Miracor granted several U.S. patents for its PICSO® system to treat

Protection includes PICSO® method and algorithms that ensures stable and repeatable PICSO® treatment designed to improve myocardial perfusion following primary PCI in STEMI patients. “Even after a successful PCI, the mortality and morbidity following a STEMI event remains unacceptable. No doubt, primary PCI alone is not enough to deter the risk of future cardiovascular issues. We are very pleased that our proprietary dual balloon method and algorithms are now patent-protected in the United States, in addition to previously granted patents in the US, Europe and Japan.” Jon H. Hoem, CEO, Miracor Medical Systems

VIENNA, Austria, May 30, 2012—Miracor Medical SystemsGmbH announced today that it has been granted three new U.S. patents covering a unique dual balloon method and the new “Wien Algorithm” of its novel PICSO® (Pressure-controlled Intermittent Coronary Sinus Occlusion) system that ensures a stable and repeatable PICSO® treatment designed to improve myocardial perfusion following primary PCI (Percutaneous Coronary Intervention, or angioplasty).  

The Miracor PICSO® Impulse System, which is CE-marked, is designed to treat acute heart attack STEMI patients following a coronary angioplasty. ‘STEMI’ is an acronym meaning ST-segment Elevation Myocardial Infarction. Heart attacks are divided into three types, according to their severity. A STEMI is the most severe type. In a STEMI, the coronary artery is completely blocked off by the blood clot, and as a result virtually all the heart muscle being supplied by the affected artery starts to die.

 “Even after a successful coronary angioplasty, deficient myocardial reperfusion still manifests in about one in three STEMI patients, and this unsatisfactory incidence is strongly linked to unfavorable results for patients,” said Jon H. Hoem, Miracor CEO. “PICSO is designed to considerably amplify the redistribution of blood into the blood-starved myocardium of severe heart attack patients post-PCI,” added Hoem. “Of course, we are extremely pleased that our system now has a much stronger patent protection in the United States and Miracor will continue to expand our US patent position.”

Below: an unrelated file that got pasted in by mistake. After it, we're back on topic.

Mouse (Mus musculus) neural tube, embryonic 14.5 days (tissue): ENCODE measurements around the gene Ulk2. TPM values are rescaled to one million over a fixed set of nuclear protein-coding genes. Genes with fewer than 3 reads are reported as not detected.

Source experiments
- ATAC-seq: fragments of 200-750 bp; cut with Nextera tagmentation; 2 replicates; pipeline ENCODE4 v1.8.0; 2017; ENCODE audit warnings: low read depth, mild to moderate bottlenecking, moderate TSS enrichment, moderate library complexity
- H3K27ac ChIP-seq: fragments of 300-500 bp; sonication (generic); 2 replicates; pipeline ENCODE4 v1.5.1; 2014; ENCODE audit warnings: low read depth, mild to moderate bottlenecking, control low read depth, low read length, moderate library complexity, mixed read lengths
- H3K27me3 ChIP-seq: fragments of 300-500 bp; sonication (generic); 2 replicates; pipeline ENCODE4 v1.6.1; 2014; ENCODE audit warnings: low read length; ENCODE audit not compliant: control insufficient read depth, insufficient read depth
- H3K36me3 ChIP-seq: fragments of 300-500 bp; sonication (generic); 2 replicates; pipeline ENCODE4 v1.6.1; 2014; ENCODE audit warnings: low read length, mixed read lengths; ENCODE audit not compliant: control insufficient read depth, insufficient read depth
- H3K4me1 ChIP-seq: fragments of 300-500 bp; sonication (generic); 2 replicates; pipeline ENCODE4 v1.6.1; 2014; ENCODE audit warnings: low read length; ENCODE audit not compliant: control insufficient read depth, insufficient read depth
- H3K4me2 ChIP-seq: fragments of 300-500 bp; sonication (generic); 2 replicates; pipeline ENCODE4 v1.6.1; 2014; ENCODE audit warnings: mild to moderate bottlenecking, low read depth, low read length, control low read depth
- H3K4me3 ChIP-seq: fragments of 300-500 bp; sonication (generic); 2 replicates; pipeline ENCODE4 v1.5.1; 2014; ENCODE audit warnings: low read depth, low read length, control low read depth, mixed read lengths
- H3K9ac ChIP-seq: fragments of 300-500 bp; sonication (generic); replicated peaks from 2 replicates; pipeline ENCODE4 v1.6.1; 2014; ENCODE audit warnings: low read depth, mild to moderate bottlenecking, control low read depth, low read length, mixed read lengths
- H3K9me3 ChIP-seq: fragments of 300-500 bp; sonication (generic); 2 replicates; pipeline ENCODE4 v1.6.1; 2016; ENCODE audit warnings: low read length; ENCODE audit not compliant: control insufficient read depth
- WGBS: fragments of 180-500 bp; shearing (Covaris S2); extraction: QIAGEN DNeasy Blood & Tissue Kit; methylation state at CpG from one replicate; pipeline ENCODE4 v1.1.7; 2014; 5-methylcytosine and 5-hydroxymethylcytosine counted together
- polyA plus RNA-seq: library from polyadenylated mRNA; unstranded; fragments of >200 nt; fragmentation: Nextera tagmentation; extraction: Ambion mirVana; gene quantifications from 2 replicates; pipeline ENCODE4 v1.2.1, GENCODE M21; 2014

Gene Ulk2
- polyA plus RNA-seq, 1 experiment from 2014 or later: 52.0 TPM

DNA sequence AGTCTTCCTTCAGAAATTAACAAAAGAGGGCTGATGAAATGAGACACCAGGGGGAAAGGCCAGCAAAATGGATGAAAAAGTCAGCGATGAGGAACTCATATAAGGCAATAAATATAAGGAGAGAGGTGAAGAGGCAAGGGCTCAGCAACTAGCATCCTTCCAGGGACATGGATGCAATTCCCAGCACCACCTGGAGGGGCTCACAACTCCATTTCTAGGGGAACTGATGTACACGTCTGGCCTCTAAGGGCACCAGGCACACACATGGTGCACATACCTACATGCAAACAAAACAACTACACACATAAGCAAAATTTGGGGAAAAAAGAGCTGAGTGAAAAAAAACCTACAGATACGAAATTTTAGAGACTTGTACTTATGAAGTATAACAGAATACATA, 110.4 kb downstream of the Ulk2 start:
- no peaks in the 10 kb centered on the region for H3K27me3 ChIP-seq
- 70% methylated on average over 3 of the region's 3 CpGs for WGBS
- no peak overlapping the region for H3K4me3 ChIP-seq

About PISCO®

Timely myocardial reperfusion using primary Percutaneous Coronary Intervention (PCI) remains the most effective treatment strategy for limiting infarct size, reducing left ventricular remodeling, and improving clinical outcomes following ST-segment elevation myocardial infarction (STEMI). Despite optimum primary PCI, the mortality and morbidity following a STEMI event remains sizable. Clearly, primary PCI alone is not enough to eliminate the risk for future cardiovascular events. Paradoxically, the process of restoring coronary blood flow can in itself exacerbate the myocardial injury. Miracor’s Pressure-controlled Intermittent Coronary Sinus Occlusion (PICSO®) Impulse System offers a new and innovative approach to reduce myocardial injury and to revitalize ischemic myocardium. Initial clinical results show positive effects on MACE, restenosis rates, and long-term event-free survival. The PICSO® system consists of the Miracor PICSO® Impulse Console and the disposable, single-use Miracor PICSO® Impulse Catheter.

 About Miracor Medical Systems GmbH

Based in Vienna, Austria, privately held Miracor is commercializing a unique and potentially disruptive technology, PICSO®, for acute coronary syndrome (ACS), heart failure, and cardiac surgery patients. The Company’s objective is to establish PICSO® as the standard of care for heart attack patients, thereby improving their quality of life. The initial market opportunity for PICSO® is 30% of all ACS patients treated per year, which translates into more than 350,000 patients in the U.S. and Europe.

 The Miracor PICSO® Impulse System is CE-marked and can be used during coronary revascularization procedures following myocardial infarction and other types of acute coronary syndromes to intermittently increase the pressure in the coronary venous system. The technology is for investigational use only in the United States at this time.

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